Mary Beamon/Beaman is very likely, I think, a sister of Margaret Beamon who married Thomas Brooks in January 1771 — and the fact that Edward Bristow Jr.’s second marriage to Anne Brooks occurred a day after Thomas Brooks and Margaret Beamon married suggests to me that Anne is likely a relative of Thomas Brooks. The Christ Church register shows John and Jane Beamon/Beaman having three daughters after Margaret and her oldest sisters Elizabeth and Sarah; the last three daughters are not named in the parish register, but their dates of birth are recorded: 17 December 1748, 12 June 1752, and 1 July 1754. I suspect that one of these three daughters of John and Jane Beamon/Beamon is the Mary Beamon/Beamon who married Edward Bristow Jr. on 19 March 1770.
The Christ Church register also shows us a James Bristow marrying Mary Brooks on 9 December 1770. James was the son of William and Ruth Bristow and was born 28 September 1747 according to the Christ Church register. Edward Bristow Jr., who married 1) Mary Beamon/Beamon and 2) Anne Brooks was a son of Edward Bristow Sr. and Elizabeth Daniel. Edward Bristow Sr. was a brother to William Bristow who married Ruth. These Bristows descend from a John Bristow who died in Christ Church parish on 10 October 1716, and whose wife was Michall, according to the parish register. John made his will in Middlesex County on 20 February 1716.
Bristow researchers have not reached a consensus about how the William Bristow who married Jemima Newsome Blakemore in Christ Church parish in March 1783 descends from John Bristow, but they are persuaded that William does, in fact, stem from the John Bristow who died in that parish in 1716 with wife Michall. I have also not found conclusive information in Bristow family histories about another Bristow man I find marrying a Brooks woman in Christ Church: John Bristow married Frances Brooks there on 30 January 1779.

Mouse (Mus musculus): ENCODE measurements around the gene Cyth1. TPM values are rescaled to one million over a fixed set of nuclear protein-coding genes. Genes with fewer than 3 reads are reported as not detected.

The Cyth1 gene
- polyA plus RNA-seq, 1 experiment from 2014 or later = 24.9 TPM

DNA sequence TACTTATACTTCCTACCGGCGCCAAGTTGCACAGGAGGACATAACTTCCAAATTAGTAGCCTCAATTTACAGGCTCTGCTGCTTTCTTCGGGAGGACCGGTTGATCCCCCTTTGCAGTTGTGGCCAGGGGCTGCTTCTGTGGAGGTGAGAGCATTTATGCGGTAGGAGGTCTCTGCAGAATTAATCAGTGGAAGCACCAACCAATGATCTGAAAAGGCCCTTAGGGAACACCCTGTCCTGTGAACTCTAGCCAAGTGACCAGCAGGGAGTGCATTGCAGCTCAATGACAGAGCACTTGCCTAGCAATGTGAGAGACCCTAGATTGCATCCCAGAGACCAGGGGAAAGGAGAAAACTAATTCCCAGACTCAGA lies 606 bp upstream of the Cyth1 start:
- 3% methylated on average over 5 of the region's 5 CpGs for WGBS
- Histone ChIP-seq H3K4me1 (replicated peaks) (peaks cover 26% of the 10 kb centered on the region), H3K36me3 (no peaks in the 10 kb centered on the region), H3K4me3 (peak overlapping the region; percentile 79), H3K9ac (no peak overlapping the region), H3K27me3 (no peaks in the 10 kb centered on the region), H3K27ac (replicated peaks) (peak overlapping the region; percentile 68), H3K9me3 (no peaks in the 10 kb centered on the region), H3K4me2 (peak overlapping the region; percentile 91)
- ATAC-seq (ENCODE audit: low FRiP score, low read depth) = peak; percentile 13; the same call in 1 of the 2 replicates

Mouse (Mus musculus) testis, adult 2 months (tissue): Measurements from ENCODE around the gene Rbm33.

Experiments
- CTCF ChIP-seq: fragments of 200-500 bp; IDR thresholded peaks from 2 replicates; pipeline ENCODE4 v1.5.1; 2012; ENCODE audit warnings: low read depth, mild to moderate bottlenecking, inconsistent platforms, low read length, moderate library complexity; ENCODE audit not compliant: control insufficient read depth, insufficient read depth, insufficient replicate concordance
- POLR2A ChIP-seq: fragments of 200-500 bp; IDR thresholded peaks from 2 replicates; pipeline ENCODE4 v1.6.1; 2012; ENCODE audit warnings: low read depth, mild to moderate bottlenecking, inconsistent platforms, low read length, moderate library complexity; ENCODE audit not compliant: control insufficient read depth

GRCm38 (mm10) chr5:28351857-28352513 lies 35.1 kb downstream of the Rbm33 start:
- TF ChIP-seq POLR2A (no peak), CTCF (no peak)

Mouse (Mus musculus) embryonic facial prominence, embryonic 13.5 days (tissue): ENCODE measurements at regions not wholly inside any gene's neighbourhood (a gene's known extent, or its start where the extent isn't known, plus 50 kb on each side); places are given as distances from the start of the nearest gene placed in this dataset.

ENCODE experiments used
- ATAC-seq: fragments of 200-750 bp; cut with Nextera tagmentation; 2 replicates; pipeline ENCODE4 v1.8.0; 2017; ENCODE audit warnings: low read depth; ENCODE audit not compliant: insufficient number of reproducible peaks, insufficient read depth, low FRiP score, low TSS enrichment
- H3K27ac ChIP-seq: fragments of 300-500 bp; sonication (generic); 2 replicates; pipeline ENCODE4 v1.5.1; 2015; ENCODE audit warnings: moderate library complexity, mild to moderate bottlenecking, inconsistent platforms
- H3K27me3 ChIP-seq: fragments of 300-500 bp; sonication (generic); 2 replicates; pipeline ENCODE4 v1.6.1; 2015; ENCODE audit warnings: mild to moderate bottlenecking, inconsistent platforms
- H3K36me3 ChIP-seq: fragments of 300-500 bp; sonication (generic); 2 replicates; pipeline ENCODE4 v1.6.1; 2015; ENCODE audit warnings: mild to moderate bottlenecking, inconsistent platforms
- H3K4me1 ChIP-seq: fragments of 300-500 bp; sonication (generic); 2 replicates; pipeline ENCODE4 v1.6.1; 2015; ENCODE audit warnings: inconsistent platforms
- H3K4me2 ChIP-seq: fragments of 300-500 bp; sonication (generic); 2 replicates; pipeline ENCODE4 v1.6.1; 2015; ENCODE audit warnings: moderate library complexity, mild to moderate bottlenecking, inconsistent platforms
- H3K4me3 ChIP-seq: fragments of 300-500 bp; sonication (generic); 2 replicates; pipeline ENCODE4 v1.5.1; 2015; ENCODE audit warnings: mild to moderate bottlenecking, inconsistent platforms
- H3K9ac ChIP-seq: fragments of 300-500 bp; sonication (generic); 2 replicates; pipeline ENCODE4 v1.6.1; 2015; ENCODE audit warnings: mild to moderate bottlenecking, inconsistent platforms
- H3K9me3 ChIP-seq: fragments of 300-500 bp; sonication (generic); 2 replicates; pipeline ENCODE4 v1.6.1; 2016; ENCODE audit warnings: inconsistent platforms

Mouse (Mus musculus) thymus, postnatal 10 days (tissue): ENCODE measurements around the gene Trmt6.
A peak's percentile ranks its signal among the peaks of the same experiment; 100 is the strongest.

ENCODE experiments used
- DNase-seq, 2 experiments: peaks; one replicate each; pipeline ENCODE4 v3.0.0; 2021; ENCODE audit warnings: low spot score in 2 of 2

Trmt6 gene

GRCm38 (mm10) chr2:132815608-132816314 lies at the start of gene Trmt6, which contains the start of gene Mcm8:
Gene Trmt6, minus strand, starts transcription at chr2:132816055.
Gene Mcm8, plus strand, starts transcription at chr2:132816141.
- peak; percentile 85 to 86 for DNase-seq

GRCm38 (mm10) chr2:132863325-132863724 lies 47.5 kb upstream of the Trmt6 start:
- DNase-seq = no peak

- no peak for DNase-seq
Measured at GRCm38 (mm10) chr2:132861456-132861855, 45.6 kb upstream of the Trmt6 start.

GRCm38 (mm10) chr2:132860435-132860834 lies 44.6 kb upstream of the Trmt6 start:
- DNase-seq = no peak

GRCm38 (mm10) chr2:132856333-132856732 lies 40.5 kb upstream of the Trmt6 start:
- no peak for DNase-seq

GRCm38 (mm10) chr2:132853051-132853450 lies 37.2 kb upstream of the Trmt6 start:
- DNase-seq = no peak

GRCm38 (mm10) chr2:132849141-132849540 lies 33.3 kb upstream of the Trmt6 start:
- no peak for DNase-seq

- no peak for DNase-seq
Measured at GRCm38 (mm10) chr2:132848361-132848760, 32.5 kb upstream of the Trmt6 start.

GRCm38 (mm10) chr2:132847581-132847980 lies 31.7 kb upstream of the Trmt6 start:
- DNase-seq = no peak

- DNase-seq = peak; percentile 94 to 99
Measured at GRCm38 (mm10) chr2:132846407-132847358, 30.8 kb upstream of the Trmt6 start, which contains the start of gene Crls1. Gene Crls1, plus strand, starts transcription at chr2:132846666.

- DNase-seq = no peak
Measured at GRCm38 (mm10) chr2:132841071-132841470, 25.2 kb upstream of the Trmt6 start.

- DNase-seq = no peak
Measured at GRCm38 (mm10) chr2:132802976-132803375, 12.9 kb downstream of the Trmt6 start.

I don’t have any proof that these Brooks women marrying Bristow men in Christ Church parish are relatives of Thomas Brooks, but want to note these marriages, since one marriage — Edward Bristow Jr.’s marriage to Anne Brooks — is recorded immediately following the marriage of Thomas Brooks to Margaret Beamon. And the fact that Edward had previously married Mary Beamon, who is, I suspect, Margaret’s sister, makes the marriage of Edward Bristow and Anne Brooks all the more noteworthy. In addition, the marriage of a sister-in-law of Thomas Blakemore of Frederick County — a neighbor and acquaintance of Thomas Brooks — Jemima Newsome Blakemore, to a member of the Bristow family of Christ Church parish makes Thomas Brooks’s marriage to Margaret Beamon in that parish in 1771 all the more interesting.
Further Frederick County Records for Thomas Brooks: German Connection with Crums, Schmidts/Smiths, Sloshers, and Hunsickers
Returning to Frederick County and records of Thomas Brooks there:
The next record I find featuring Thomas Brooks is his witness to a 26 October 1779 Frederick County deed made by Henry and Elizabeth Shlosher of Washington County, Maryland, Daniel Hunsiker of Frederick County, Virginia. The deed states that the 50 acres the Sloshers were selling to Hunsiker were out of a grant to Edmond Lindsey on 6 August 1762, which Edmond then conveyed to his son Edmond Jr., who sold the land to John Thomas, from whom the Sloshers bought it. The land was on Hollingsworth’s line.